To Live And Die In L.A.


USA | 1985 | Directed by William Friedkin

Logline: A Federal Secret Service Treasury agent becomes recklessly obsessed with bringing a dangerous counterfeiter to justice after the criminal has his older agent partner murdered.

This was the quintessential 80s cop thriller; fast-paced, action-packed, violent, and profane, but more importantly, unpredictable, uncompromising, and that Wang Chung soundtrack. William Friedkin was back on the streets delivering the other side of the coin to his seminal NYC cop thriller, The French Connection, and it’s vibrancy holds steadfast.

Director Michael Mann tried unsuccessfully to sue Friedkin for ripping off his Miami Vice concept, but apart from the torrid urgency and a throbbing synth soundtrack, Mann was clutching at straws. Sure, Miami Vice was slick and provocative, but it was television; it simply wasn’t anywhere near as dangerous or volatile as Friedkin’s adaptation of Gerald Petievich’s incendiary novel.

William S. Peterson’s performance as treasury agent Richard Chance is blistering. He’s a determined asshole, treats his informant girlfriend like shit, and throws tantrums whenever something doesn’t go his way. But somehow the audience cares for him, or at the very least we want him to succeed. Willem Dafoe as his nemesis, the cool, calculating, creepy Eric “Rick” Masters, is a deadly creature. Furiously talented, both as an artist and as a counterfeiter (the montage sequence of Masters making the fake paper is brilliantly authentic), Masters is also a hit with the ladies, and he treats them real nice.

Chance’s new partner John Vukovich (John Pankow) is the nervous type, but he’s up for the mission, and it’s a crooked trail they’re on. As it turns out these boys are well above the law, and they’re up to their eyeballs in bureaucracy. It’s as if the City of Angels is treating them like Lucifer’s little helpers. Masters is always one step ahead, and they’re falling behind.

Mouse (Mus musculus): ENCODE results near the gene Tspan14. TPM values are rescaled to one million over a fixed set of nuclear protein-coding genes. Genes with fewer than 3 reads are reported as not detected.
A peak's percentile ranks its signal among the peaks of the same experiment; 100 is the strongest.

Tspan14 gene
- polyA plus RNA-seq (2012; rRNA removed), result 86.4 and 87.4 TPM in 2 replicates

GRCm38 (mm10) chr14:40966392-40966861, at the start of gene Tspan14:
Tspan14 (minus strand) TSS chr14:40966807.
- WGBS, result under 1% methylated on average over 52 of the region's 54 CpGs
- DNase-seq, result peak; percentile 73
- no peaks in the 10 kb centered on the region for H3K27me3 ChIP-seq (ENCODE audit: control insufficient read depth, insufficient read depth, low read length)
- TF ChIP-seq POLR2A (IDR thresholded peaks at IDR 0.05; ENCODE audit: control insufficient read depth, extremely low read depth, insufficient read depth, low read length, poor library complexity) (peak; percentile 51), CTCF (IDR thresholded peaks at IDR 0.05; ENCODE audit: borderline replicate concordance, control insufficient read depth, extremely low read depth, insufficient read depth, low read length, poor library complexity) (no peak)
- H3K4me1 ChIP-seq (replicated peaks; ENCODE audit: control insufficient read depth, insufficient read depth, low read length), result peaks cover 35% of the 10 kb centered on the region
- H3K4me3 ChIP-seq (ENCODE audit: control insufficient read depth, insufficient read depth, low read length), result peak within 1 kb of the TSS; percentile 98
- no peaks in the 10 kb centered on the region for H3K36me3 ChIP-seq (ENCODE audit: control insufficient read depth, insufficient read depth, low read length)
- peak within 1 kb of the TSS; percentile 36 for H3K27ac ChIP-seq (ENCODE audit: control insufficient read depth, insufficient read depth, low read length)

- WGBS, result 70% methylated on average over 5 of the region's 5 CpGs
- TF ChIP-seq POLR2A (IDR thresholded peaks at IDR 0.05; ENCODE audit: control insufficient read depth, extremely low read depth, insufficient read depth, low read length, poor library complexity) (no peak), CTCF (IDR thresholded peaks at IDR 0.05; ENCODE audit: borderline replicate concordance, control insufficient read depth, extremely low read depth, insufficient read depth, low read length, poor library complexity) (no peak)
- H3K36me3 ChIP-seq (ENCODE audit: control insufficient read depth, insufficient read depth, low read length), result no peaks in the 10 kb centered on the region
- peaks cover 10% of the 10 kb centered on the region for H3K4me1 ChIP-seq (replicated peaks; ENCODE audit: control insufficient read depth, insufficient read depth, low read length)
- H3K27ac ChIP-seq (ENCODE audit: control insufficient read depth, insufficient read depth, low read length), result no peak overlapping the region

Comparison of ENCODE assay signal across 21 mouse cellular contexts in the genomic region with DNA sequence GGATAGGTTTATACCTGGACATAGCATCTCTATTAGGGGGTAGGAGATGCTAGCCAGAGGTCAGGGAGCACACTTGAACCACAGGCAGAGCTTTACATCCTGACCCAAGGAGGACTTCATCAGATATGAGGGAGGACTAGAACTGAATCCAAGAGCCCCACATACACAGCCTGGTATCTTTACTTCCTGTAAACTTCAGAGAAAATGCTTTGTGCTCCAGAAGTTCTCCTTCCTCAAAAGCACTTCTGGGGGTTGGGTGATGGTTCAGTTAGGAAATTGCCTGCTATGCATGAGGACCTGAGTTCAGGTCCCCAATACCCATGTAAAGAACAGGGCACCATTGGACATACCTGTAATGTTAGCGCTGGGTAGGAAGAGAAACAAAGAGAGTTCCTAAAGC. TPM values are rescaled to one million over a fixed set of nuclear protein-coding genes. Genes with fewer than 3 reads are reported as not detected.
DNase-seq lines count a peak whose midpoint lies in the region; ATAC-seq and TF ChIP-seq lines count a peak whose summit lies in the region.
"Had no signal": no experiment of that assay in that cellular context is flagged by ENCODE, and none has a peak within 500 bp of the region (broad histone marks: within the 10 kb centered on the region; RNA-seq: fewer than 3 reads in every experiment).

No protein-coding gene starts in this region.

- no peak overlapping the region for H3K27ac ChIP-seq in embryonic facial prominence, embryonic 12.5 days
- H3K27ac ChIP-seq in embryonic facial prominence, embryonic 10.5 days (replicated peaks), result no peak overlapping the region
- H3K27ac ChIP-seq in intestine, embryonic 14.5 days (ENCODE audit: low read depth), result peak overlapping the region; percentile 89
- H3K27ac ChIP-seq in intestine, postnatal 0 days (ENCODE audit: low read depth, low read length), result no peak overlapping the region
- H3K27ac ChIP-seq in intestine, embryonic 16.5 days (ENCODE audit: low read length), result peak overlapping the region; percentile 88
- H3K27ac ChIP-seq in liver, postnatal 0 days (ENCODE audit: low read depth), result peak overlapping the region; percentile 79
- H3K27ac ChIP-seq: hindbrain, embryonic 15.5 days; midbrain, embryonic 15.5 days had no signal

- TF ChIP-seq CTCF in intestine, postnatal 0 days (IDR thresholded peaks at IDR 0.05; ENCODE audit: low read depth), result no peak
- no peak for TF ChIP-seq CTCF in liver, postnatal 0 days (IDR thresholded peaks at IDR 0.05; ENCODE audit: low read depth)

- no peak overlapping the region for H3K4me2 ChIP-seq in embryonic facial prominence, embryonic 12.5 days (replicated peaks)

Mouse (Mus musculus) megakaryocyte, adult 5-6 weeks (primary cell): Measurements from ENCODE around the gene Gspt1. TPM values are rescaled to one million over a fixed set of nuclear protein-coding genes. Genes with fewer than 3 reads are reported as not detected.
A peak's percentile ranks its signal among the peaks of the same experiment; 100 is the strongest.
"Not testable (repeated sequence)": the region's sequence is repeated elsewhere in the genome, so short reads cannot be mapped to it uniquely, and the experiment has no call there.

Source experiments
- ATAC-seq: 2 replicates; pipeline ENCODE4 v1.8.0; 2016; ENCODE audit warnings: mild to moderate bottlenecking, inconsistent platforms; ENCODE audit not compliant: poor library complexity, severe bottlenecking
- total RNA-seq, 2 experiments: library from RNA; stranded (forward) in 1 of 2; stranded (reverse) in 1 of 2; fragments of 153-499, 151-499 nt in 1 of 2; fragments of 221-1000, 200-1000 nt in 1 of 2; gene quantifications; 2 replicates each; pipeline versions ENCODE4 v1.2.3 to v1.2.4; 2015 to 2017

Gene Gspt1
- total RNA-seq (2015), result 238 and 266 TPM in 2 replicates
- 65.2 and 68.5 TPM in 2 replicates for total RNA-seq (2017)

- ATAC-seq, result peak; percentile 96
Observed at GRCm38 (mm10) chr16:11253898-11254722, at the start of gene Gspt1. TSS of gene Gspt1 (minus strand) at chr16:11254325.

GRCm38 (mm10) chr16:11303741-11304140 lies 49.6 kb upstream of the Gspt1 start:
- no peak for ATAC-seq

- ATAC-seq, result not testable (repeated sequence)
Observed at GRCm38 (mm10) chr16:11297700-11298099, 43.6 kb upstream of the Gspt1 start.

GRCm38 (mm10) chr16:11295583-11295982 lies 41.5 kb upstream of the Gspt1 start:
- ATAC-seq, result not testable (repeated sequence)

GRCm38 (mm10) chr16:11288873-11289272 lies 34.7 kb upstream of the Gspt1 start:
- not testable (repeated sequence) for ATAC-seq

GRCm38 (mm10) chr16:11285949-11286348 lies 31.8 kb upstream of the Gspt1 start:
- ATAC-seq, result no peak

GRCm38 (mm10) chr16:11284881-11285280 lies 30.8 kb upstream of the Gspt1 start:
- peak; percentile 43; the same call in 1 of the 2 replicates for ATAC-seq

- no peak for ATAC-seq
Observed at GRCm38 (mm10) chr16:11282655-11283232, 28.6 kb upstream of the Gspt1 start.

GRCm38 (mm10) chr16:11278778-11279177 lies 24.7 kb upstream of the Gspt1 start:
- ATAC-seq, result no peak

The fiery palette is courtesy of masterful cinematographer Robby Muller, and much of his location camerawork is astonishing. The extraordinary car chase scene that ends up with Chance driving down a motorway the wrong way has to be seen to be believed; Friedkin actually gives his own amazing car chase under the railway from The French Connection a run for its money! Meanwhile the sweat pours from the actors, and perspiration builds like a film over the audience.

But there is a curious subtext at work through the movie; a homoerotic element. In fact there are numerous gay/lesbian references not only in dialogue, but also imagery, not usually seen in such highbrow Hollywood fare. In many of Friedkin’s movies his characters display a misogynistic streak, yet conversely his movie Cruising was heavily criticised for his strange treatment of the New York underground gay scene, and yet Friedkin's earliest lauded movie is the gay stage adaptation The Boys in the Band.

Friedkin always casts his movies superbly. There’s great support from Dean Stockwell as a cigar-chomping lawyer who represents Masters, but also ends up giving advice to Vukovich when things start getting really sticky. Debra Feuer as Masters bisexual lover Bianca, Darlanne Fluegel as Chance’s ill-treated girlfriend, John Turturro as Carl Cody, another of Chance’s thorns, and Michael Greene as Chance’s doomed first partner Jimmy Hart who falls prey to Master’s henchmen, “Buddy, you were in the wrong place at the wrong time.”

There is a fantastic, yet utterly shocking twist which occurs in the movie’s last quarter. The movie's denouement caused the producers to panic and they demanded Friedkin shoot an alternate ending. Friedkin complied, but threw it out before the picture was locked off; he was never going to accept such a cop-out.  Friedkin explained that the nature of the movie and the way the characters are behaving it was obvious the original ending was very likely to occur, and it is one of the many reasons why To Live and Die in L.A. resonates so potently. It takes no prisoners.